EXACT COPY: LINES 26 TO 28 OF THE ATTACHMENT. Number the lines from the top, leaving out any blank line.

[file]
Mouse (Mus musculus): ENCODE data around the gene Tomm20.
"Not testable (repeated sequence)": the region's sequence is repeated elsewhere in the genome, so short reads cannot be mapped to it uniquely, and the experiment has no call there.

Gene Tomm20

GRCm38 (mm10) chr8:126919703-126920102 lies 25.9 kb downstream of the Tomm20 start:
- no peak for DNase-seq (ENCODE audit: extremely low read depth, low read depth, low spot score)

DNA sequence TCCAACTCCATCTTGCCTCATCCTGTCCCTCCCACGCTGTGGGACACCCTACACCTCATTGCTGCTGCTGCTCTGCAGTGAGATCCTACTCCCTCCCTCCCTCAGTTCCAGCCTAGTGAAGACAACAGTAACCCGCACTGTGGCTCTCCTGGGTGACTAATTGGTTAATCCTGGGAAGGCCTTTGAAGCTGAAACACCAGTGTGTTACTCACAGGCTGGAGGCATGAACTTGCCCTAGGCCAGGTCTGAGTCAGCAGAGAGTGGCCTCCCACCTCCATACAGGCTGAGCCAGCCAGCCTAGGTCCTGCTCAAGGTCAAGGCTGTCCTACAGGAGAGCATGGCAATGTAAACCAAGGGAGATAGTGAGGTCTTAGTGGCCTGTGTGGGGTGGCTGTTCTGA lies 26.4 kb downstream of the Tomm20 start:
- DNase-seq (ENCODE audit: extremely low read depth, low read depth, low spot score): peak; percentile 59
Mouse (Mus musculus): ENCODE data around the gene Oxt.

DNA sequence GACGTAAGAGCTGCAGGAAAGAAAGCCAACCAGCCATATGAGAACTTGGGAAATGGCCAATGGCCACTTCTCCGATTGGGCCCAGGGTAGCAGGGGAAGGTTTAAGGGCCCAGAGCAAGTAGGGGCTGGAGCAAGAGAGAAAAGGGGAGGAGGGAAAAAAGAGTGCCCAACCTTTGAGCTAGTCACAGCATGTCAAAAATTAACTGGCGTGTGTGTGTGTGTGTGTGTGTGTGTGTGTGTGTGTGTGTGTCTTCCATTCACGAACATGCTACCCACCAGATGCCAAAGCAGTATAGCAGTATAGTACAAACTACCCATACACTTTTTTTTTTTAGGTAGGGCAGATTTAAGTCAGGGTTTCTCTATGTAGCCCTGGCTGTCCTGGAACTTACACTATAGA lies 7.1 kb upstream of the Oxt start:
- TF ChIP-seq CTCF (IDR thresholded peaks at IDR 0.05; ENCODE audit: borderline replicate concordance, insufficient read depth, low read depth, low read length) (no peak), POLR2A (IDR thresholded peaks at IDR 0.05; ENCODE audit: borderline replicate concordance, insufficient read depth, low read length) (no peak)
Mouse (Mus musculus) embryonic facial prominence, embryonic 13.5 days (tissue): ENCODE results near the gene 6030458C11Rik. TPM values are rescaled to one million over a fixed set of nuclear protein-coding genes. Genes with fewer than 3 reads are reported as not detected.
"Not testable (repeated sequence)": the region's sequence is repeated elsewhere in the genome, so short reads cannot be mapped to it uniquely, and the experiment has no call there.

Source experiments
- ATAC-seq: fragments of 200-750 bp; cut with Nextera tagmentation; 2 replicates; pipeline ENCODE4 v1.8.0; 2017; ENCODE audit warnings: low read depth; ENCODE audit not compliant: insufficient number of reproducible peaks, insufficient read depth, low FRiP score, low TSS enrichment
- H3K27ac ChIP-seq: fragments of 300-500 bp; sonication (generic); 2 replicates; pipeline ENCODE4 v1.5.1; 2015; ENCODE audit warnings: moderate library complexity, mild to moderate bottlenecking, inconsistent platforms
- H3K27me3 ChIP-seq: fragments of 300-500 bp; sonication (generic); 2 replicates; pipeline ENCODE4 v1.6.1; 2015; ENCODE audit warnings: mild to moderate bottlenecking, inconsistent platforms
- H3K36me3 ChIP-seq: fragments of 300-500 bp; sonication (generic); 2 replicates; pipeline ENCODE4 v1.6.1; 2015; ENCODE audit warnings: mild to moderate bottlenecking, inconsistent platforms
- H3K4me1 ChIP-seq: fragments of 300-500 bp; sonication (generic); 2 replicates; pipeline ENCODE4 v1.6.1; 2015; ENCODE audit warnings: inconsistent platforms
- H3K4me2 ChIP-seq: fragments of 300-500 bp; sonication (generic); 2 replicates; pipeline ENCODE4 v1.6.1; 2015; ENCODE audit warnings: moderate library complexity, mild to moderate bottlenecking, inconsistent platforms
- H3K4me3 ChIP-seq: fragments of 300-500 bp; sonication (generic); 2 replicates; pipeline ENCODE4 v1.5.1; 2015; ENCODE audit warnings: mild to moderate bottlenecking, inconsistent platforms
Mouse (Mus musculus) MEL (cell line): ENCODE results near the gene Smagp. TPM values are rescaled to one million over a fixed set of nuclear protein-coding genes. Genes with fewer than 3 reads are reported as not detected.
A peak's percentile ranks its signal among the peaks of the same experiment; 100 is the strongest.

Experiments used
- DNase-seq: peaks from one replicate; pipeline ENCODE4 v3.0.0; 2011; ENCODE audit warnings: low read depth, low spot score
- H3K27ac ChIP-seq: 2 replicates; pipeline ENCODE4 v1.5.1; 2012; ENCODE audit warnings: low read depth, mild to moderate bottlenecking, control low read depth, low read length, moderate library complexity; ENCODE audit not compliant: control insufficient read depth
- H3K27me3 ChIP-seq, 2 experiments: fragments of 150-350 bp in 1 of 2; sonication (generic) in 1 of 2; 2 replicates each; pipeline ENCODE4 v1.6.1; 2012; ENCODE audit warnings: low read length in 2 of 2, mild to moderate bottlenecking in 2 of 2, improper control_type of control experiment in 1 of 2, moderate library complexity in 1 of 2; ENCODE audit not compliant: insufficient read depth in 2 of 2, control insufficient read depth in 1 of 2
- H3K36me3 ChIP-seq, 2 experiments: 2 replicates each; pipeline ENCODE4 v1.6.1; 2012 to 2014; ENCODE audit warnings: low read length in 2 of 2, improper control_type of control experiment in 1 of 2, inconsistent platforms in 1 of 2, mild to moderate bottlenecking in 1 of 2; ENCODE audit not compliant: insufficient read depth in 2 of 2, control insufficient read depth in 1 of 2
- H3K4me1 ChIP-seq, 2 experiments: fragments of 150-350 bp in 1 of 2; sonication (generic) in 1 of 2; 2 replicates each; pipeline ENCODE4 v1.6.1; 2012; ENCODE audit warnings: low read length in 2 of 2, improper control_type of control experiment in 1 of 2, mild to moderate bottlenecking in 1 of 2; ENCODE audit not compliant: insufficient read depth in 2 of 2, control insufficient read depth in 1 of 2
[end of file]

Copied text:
- H3K27me3 ChIP-seq, 2 experiments: fragments of 150-350 bp in 1 of 2; sonication (generic) in 1 of 2; 2 replicates each; pipeline ENCODE4 v1.6.1; 2012; ENCODE audit warnings: low read length in 2 of 2, mild to moderate bottlenecking in 2 of 2, improper control_type of control experiment in 1 of 2, moderate library complexity in 1 of 2; ENCODE audit not compliant: insufficient read depth in 2 of 2, control insufficient read depth in 1 of 2
- H3K36me3 ChIP-seq, 2 experiments: 2 replicates each; pipeline ENCODE4 v1.6.1; 2012 to 2014; ENCODE audit warnings: low read length in 2 of 2, improper control_type of control experiment in 1 of 2, inconsistent platforms in 1 of 2, mild to moderate bottlenecking in 1 of 2; ENCODE audit not compliant: insufficient read depth in 2 of 2, control insufficient read depth in 1 of 2
- H3K4me1 ChIP-seq, 2 experiments: fragments of 150-350 bp in 1 of 2; sonication (generic) in 1 of 2; 2 replicates each; pipeline ENCODE4 v1.6.1; 2012; ENCODE audit warnings: low read length in 2 of 2, improper control_type of control experiment in 1 of 2, mild to moderate bottlenecking in 1 of 2; ENCODE audit not compliant: insufficient read depth in 2 of 2, control insufficient read depth in 1 of 2